Production manager preps for ‘The Country Wife’

By Yudith Macias

ELAC professor Francois-Pierre Couture dedicated his days teaching  students about the theater setup. Couture is currently in duel roles as the Scenic and Lighting Director as well as production manager.

He first traveled to California from Montreal, Canada to attend UCLA. He completed his masters degree in 2003 

A typical day for him is about 10 to 15 hours long. 

On campus, he is busy teaching and training students how to efficiently work together to set up shows. He trains students by assigning them work on set. 

Some help with the prop designs while others work on the scenery designs. 

This helps the students to learn and understand how the process works so that they can put their own work on the stage.

As production manager, he makes sure that all aspects of the production are on schedule. 

He makes sure that the students and staff involved have calendars and resources they need so that the production could happen in a timely fashion. 

He also checks over the resources to confirm they are coordinated. 

There are many departments working on top of each other, like the Costume, Hair and Makeup Design Department and the Directing Department, so Couture, along with the director, designers and supervising faculty staff  make sure to coordinate everyone so they can work as efficiently as possible. 

Productions take a long time to prepare, says Couture. 

When students and staff are not actively working on one, they are planning and preparing for the next production.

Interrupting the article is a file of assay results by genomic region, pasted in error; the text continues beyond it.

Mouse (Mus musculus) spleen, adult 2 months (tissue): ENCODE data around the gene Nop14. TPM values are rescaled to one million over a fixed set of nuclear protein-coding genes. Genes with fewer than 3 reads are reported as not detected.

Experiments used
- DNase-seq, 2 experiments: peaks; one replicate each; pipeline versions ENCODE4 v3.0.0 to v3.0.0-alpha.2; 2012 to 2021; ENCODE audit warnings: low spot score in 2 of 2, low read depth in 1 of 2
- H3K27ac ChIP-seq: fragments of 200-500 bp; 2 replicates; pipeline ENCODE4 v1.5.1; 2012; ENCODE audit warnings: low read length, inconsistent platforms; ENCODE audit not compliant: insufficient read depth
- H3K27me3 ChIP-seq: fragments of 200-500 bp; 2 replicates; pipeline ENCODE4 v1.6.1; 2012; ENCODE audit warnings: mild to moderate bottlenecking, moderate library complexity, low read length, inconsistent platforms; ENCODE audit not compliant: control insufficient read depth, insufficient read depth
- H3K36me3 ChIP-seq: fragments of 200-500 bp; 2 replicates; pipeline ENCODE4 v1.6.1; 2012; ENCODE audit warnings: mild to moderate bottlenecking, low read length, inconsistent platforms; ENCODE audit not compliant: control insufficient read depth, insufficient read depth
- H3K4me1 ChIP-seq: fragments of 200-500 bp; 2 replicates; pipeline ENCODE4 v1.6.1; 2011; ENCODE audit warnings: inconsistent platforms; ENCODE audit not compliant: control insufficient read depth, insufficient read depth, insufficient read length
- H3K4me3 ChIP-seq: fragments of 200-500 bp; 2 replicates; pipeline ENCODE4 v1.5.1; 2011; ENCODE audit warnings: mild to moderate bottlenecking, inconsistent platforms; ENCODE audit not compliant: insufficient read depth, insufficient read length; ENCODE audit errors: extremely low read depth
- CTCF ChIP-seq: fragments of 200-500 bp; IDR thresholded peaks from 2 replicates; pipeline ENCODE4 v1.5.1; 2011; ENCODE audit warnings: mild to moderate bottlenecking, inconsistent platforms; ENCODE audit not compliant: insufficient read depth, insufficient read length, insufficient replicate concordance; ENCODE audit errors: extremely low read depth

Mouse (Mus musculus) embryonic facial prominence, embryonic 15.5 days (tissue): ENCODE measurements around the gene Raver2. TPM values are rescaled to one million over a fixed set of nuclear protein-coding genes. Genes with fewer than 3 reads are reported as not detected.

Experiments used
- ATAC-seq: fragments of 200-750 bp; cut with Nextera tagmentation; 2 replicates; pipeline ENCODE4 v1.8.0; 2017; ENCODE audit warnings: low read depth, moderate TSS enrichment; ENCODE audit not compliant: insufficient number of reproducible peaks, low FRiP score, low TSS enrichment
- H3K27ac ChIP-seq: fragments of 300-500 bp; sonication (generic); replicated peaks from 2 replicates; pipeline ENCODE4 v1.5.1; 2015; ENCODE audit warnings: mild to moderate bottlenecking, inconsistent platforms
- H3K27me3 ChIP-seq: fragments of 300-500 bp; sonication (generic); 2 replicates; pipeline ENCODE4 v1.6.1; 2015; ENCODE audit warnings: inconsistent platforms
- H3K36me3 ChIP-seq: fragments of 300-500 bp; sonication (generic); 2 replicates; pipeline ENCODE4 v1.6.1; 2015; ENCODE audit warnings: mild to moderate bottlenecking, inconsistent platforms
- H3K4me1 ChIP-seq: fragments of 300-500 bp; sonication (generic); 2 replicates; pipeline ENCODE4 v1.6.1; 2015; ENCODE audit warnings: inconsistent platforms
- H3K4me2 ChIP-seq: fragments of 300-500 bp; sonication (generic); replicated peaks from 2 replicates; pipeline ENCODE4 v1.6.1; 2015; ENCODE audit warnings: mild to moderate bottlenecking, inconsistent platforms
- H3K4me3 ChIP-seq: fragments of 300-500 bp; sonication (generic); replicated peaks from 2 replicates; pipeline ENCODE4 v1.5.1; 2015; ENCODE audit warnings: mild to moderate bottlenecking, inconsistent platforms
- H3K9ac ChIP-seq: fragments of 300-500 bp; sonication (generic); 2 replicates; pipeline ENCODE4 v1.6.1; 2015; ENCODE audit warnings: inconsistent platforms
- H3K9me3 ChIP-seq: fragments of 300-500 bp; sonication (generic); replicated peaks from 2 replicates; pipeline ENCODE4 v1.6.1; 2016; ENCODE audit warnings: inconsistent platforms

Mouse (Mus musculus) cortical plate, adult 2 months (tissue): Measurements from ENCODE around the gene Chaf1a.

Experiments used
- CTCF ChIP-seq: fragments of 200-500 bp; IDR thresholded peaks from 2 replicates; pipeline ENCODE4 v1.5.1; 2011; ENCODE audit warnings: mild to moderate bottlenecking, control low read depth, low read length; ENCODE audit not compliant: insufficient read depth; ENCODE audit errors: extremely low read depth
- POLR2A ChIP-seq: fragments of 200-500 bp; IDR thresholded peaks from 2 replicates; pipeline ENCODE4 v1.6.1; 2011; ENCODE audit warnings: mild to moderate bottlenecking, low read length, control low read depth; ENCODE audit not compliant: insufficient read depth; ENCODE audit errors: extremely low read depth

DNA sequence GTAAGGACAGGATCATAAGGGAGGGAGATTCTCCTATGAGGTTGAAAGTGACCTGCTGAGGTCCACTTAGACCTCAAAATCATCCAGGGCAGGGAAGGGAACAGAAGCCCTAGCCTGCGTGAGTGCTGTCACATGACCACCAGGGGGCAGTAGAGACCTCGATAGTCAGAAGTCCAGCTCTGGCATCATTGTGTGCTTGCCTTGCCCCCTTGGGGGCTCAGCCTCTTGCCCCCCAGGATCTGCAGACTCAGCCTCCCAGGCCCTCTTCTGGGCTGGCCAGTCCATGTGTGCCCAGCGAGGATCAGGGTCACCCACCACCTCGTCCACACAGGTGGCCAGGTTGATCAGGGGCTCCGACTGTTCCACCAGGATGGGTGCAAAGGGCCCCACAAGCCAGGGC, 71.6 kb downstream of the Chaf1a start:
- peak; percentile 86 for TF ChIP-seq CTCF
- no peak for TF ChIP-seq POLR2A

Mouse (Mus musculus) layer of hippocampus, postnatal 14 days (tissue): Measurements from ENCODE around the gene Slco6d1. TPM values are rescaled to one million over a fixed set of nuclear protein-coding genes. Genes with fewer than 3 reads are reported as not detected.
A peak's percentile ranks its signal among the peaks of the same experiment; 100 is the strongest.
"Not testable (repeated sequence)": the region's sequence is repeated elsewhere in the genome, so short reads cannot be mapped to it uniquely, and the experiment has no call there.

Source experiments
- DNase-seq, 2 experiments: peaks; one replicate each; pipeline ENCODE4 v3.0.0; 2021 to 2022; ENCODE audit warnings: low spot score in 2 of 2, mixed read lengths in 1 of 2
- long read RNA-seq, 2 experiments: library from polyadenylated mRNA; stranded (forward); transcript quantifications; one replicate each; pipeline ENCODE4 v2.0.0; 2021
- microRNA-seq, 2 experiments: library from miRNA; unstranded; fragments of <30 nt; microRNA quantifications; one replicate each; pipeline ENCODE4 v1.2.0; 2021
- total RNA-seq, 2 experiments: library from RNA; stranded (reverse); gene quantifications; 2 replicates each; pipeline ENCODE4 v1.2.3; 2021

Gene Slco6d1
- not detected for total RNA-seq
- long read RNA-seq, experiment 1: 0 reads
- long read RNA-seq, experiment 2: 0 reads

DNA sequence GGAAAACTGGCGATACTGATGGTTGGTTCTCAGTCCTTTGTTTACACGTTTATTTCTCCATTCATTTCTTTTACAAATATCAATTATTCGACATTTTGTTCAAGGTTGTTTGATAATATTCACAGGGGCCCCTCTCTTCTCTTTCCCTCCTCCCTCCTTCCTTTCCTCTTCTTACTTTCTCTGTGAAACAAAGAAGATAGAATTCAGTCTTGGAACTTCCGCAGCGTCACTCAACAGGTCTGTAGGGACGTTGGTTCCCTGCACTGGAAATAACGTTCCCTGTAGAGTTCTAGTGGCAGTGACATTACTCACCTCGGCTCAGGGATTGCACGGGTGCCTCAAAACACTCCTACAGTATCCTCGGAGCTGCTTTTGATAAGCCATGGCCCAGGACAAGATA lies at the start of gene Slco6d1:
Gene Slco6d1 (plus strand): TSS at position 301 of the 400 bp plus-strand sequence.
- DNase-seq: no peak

Couture says that the production team is going to have a meeting to discuss the details for their next spring play. 

Toward the middle of summer, they will have meetings for the fall production.

“‘The Country Wife’ is a restoration comedy about love and unfaithfulness,” says Couture. 

It is about men and women trying to have affairs with the other characters. 

Though the play itself was controversial at the time of its release– the 1700s for its ‘sexual explicitness,’ Couture mentions that the production itself is a little spicy but at the same time is not putting sexuality on stage. “It’s not geared that way,” he says. Anyone can come in and watch the production.

“Not only this, but because this play is from the 1700s, the language and the way the actors are portraying the characters is of the era,” Couture says. It is good training for the students, which allows for them to better understand different scripts in old English. 

“The Country Wife” opens on Friday, at 8 pm in the P2 Proscenium Theater. Tickets are available for purchase now at: Ticket prices are $10 General and $12 at the door.

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